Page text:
I think that’s an incredibly dangerous tendency, to find beauty in these awful things. Violence and organized warfare are abhorrent and I wish we could be without them. But I still find the aesthetic of weapons hypnotic, as Apona does. It’s a kind of magical thinking: look at that machine, so sleek, so charged with purpose. It can’t just be the product of a comically inefficient system of contractors competing for military money. It can’t just be an ineffective instrument of a clumsy foreign policy. It has to mean something. We romanticize weapons, but as our weapons grow more inhuman and sophisticated — compare today’s combat aircraft to the 1940s, or even the archetype of today’s faceless commando to the citizen–soldier of ages past — the act becomes more and more uneasy.
To wrap it up: evolution offers us no guarantee that consciousness or compassion or anything we value as intrinsically human will actually prove vital in the long run. Sometimes I look up at the night sky (as one does) and I imagine that it’s just a playground for mindless self–replicating machines, a ruthless and spectacularly intelligent ecosystem without any resources to spare for self–awareness or creation or anything but the fight. Sometimes I think that’s the worst possible outcome. Sometimes I’m perversely convinced it’s the best. I don’t think anything in that ecosystem could meaningfully be said to suffer.
AM: One of my favorite scenes in the story is right at the beginning, when young Rade is trying to use classroom vocabulary words in conversation. It made me laugh because I’m pretty sure I did the same thing with big vocabulary words when I was a kid. What’s your favorite scene in the story?
SD: Ooh, that’s tricky. I’d normally reach for a warm moment between the characters, but it’s such a cold, slippery story.
I think I’d point to the scene where Apona explains why she takes the photos, and calls herself disgusting. Everyone in the story is fighting against the same problem: the systems they live in are meaningless, self–perpetuating, kind of empty at the center. When Apona confronts that, I think it moves the story into its very final stage, where the characters (and, I hope, the reader) start to assemble the pieces and build a suspicion of what’s really happening to them.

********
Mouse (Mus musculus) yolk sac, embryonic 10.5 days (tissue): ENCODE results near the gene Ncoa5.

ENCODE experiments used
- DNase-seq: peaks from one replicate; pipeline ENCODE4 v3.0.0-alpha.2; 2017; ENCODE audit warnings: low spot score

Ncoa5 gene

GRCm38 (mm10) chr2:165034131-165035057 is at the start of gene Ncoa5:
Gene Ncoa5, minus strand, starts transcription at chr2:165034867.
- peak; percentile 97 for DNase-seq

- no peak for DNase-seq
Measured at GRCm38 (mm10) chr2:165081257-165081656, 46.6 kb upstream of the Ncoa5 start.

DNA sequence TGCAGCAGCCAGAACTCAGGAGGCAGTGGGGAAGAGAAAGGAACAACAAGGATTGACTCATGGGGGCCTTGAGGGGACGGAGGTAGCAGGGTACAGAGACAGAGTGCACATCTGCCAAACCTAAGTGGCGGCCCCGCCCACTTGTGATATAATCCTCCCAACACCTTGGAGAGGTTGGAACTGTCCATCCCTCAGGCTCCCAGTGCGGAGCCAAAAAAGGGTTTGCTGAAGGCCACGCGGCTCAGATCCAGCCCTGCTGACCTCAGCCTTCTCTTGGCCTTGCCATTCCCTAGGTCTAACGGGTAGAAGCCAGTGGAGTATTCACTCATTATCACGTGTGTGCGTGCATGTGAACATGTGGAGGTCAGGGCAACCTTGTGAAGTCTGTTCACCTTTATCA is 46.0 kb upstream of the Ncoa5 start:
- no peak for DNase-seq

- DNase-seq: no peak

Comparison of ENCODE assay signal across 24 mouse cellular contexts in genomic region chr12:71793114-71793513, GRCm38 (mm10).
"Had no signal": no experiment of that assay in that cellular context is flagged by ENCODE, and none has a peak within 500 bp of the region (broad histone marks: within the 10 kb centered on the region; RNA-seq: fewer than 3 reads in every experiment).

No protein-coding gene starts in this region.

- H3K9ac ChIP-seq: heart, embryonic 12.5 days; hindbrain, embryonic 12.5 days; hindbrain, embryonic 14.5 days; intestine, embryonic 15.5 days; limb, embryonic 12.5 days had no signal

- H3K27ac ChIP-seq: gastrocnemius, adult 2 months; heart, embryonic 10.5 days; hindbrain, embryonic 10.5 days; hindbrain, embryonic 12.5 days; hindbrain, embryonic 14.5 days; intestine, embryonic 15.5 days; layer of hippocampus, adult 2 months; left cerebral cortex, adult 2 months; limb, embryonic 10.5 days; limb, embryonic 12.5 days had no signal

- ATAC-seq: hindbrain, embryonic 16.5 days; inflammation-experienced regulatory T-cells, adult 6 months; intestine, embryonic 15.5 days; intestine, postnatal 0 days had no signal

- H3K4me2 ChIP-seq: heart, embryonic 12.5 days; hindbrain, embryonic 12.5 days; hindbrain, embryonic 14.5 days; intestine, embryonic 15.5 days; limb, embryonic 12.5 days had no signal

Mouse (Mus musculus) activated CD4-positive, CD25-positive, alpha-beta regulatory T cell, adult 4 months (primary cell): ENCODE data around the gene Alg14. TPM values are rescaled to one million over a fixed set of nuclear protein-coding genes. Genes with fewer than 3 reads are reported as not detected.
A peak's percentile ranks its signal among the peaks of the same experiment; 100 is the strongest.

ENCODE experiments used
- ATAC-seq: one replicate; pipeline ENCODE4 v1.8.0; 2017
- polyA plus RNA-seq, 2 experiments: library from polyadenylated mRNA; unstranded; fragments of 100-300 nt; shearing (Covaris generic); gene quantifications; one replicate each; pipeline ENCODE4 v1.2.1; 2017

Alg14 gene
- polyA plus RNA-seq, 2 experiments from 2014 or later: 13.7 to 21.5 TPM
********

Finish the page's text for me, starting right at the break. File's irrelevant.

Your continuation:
AM: Drones are brought in to protect the populace from the dreaded Loom. We hear the voices of the drones in different sections of the story, and their words are chaotic and random, yet I found the rhythm of their speech to be utterly mesmerizing. How did you design their language, and do their phrases actually mean anything concrete?
SD: I’m so glad that worked for you! It is supposed to be mesmerizing, absolutely, but it’s also meaningful. All the drone chatter conveys tactical information that I hope an interested reader could decode. The last interruption in particular is, I hope, useful to building a reading of exactly how the Loom/drone conflict will resolve.
I think it’d kill the effect to lay out a dictionary or translation explicitly, but I will say that the volucrine elements oft mentioned are the individual drone platforms, whereas ‘orthosis’ is the emergent intelligence that provides supervision and high–level coordination. Their chatter provides insight into their thoughts as they try to find the best way to model, predict, identify, and extinguish the Loom.
I’ve been fascinated with the aesthetic of tactical brevity code since I played Half–Life 2. I think the effect is probably familiar to anyone who’s watched a cop show, or seen a documentary on the modern military. You don’t need to understand the exact intent of the individual words to get at the meaning: the choice of code phrases, their arrangement and pacing, delivers information and texture. One of my favorite passages is in Greg Bear’s Eon, as the characters listen to World War III break out on the Earth below — you can find it on Google Books if you search for the phrase ‘One K that is Kill Seven.’ Almost every word in the passage is nonsense, but taken in context, they deliver a really interesting emotional effect. You get to see a very complex military system try to save itself, and (inevitably) fail; at the very end the human mind behind it emerges for one sad farewell.
AM: The Loom spreads by proximity. It’s not an infection, although the people who are exposed to it can’t help but continue spreading it. How did you come up with the idea for the Loom, and why did you call it “Loom”?
SD: I don’t want to pin the origin of the name down definitively, but I think there are a couple obvious readings that offer themselves. It weaves everything into itself, of course, and its presence is almost purely anticipatory: you don’t know when it’s among you, you don’t seem to know when you’re a part of it.